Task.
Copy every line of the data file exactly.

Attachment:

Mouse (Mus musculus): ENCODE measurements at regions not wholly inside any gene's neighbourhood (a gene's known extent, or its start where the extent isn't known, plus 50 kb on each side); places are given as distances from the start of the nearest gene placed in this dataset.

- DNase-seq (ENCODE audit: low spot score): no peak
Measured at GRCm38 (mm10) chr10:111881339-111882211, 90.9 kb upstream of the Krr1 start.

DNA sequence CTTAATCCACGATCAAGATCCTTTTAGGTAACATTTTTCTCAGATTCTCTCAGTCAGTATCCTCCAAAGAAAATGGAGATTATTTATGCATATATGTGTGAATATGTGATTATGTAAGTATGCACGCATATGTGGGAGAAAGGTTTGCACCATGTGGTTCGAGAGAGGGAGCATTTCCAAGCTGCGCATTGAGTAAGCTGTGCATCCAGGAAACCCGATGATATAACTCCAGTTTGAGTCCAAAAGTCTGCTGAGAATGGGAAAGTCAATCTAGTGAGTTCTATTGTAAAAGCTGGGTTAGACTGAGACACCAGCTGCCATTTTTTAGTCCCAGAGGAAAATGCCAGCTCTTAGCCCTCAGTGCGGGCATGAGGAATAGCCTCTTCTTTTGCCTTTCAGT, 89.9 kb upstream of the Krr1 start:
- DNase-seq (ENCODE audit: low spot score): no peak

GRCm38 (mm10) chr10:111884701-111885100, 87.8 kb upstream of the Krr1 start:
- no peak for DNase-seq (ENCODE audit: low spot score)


Mouse (Mus musculus): ENCODE measurements at regions not wholly inside any gene's neighbourhood (a gene's known extent, or its start where the extent isn't known, plus 50 kb on each side); places are given as distances from the start of the nearest gene placed in this dataset.

- DNase-seq (ENCODE audit: low spot score): no peak
Measured at GRCm38 (mm10) chr10:111881339-111882211, 90.9 kb upstream of the Krr1 start.

DNA sequence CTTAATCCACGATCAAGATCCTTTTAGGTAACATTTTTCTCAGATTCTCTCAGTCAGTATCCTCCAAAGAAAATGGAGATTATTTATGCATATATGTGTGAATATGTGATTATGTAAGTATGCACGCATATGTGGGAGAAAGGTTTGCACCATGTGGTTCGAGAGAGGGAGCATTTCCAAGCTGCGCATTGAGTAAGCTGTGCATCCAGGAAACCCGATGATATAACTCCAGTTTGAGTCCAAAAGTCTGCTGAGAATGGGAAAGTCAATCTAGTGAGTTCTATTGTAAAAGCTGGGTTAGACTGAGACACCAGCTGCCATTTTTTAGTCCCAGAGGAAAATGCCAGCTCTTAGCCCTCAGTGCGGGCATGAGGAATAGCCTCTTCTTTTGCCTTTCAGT, 89.9 kb upstream of the Krr1 start:
- DNase-seq (ENCODE audit: low spot score): no peak

GRCm38 (mm10) chr10:111884701-111885100, 87.8 kb upstream of the Krr1 start:
- no peak for DNase-seq (ENCODE audit: low spot score)